Shortly after Danilo Radojevic became a principal dancer with American Ballet Theatre, a few angry balletomanes called The Times to insist that a rave review of Radojevic was a mistake--that the diminutive blond virtuoso on stage could have been nobody other than Mikhail Baryshnikov. Rad-jo- who ?
During the Ballet Theatre “Nutcracker” intermission, Saturday afternoon in Shrine Auditorium, you could again hear Baryshnikov being praised for what Radojevic had danced. Small wonder.
As the Nutcracker-Prince in an otherwise familiar cast, he surged into the Mouse Battle with thrilling, high-velocity attacks, became devastatingly playful in the pantomime recapitulation of the plot, soared effortlessly through the “Waltz of the Flowers,” carefully dispatched a brilliant turning combination in his solo--all the while embodying the nobility and tenderness of a true storybook hero.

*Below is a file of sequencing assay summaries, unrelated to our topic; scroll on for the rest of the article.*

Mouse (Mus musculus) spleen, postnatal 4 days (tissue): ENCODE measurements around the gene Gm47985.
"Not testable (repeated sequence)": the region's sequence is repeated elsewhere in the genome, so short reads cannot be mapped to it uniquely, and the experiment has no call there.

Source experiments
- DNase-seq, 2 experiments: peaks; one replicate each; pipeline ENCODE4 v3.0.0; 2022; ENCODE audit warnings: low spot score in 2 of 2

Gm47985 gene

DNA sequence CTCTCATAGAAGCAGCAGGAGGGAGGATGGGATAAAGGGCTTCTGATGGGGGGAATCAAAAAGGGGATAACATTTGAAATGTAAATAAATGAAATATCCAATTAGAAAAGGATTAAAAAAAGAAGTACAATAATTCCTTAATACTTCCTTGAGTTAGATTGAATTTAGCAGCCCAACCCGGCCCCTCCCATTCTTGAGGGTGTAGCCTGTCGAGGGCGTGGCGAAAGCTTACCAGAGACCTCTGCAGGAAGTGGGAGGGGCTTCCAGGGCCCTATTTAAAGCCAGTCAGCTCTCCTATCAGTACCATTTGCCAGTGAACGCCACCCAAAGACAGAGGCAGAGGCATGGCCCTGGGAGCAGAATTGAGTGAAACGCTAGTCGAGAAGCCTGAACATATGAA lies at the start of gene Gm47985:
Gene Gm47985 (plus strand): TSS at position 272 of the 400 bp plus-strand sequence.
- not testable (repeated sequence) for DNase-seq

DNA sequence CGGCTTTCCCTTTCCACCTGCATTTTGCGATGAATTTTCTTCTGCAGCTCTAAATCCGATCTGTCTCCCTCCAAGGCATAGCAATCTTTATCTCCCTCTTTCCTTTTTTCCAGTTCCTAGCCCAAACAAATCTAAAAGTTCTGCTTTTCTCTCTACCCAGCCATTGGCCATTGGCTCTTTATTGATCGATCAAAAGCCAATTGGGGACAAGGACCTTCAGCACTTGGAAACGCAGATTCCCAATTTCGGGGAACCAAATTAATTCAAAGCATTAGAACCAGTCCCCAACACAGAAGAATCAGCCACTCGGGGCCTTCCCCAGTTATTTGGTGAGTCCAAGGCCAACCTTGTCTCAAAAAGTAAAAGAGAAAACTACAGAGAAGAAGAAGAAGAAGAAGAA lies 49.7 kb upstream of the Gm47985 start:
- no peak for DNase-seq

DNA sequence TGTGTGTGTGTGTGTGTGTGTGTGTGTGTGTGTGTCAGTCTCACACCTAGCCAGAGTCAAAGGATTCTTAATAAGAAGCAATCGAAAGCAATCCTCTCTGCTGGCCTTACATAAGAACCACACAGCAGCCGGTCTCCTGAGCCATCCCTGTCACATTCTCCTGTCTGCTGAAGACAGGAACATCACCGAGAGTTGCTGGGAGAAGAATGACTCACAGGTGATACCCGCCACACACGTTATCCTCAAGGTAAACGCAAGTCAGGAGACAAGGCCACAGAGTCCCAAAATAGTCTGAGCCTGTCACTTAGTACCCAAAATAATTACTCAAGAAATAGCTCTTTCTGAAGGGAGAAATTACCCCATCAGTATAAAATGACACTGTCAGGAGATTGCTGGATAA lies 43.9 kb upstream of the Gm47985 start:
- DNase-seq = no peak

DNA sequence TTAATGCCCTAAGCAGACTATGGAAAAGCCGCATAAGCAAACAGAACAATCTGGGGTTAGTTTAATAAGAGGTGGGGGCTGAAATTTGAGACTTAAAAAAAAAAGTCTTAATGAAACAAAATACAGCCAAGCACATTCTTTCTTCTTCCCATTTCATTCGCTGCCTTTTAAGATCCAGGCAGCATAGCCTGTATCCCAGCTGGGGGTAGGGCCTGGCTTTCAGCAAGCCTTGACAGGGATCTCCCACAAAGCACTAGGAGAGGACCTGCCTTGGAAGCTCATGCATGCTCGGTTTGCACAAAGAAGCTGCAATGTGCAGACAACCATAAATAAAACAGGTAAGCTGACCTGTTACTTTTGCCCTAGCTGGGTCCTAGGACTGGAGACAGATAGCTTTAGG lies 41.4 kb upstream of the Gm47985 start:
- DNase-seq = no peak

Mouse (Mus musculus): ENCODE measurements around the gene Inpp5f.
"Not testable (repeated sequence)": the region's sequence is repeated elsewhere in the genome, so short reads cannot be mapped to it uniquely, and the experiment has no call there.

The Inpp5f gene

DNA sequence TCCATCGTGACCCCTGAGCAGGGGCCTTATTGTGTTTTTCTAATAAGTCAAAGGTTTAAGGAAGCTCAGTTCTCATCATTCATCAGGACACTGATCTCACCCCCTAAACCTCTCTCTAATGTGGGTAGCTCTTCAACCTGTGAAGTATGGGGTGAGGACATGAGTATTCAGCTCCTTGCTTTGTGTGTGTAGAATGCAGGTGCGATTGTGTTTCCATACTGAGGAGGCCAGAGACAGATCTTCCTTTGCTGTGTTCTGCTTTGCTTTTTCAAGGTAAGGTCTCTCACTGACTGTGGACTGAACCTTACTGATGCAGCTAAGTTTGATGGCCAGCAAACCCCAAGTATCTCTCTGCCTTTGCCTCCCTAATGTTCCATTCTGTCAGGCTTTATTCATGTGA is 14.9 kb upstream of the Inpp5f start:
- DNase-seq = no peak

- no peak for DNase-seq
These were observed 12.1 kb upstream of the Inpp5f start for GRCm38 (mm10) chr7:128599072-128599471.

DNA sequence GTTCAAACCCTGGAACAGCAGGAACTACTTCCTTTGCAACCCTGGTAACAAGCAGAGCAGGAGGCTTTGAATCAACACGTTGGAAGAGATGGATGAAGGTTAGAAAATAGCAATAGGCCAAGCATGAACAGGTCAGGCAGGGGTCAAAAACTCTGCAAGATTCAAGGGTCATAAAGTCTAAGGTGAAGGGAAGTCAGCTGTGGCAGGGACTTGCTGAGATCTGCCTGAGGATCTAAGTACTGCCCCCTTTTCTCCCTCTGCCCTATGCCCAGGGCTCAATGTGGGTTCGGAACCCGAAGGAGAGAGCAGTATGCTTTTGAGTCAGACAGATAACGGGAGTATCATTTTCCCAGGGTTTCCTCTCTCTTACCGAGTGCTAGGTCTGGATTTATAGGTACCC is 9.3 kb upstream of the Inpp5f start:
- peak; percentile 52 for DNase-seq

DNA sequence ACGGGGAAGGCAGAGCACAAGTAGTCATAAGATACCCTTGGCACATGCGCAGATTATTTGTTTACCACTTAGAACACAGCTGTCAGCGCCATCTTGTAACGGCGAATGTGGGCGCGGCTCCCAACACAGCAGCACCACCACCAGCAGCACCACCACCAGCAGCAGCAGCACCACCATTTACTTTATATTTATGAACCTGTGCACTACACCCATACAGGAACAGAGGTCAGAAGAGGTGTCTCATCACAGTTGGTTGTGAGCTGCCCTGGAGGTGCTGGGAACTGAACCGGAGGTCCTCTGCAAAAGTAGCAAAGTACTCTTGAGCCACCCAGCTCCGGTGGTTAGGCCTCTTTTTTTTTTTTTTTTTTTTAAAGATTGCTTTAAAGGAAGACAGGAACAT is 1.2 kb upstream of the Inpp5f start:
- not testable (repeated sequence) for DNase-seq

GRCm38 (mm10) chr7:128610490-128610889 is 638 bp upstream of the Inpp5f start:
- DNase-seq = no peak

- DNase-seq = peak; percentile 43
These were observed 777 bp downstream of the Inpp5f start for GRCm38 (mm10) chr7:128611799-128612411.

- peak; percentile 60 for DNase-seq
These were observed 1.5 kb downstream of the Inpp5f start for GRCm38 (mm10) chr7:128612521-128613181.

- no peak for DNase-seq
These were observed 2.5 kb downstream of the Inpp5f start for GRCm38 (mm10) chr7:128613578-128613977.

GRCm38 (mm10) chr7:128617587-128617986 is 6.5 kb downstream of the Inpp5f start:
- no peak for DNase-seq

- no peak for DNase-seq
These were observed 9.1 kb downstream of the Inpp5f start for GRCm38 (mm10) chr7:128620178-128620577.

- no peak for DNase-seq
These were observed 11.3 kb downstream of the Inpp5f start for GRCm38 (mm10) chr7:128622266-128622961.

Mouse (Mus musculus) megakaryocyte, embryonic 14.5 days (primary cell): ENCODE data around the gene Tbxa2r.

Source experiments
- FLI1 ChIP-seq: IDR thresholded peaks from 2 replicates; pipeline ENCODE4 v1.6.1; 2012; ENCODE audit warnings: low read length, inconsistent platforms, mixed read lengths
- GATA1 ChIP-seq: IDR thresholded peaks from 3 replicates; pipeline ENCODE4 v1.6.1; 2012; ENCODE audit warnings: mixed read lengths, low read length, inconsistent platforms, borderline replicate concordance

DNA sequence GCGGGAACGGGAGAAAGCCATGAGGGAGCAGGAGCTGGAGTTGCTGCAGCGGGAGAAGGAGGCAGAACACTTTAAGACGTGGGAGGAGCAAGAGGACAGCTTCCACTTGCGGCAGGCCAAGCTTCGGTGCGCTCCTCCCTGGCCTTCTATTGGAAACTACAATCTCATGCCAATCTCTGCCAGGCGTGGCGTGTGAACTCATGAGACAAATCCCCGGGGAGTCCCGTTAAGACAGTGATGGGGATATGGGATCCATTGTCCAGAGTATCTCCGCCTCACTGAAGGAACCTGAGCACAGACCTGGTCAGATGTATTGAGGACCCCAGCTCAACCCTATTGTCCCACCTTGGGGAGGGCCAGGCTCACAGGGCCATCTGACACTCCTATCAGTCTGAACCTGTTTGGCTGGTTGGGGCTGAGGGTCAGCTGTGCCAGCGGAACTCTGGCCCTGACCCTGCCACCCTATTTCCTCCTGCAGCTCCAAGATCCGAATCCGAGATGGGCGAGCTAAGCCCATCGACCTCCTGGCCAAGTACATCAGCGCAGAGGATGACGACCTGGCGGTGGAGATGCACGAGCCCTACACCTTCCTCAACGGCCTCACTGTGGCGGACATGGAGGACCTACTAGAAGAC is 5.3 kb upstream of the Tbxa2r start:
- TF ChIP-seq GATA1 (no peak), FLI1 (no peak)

Perhaps because of his recent back injury, Radojevic’s lifts seldom looked easy or even smooth on this occasion. But the daring one-armed support in the Act 2 adagio wasn’t scanted. Far from it.
Radojevic almost always seems to set exacting standards for himself--and this “Nutcracker” showed him again to be an exciting, distinctive artist: a star dancer of growing depth and refinement. He belongs in nobody’s shadow.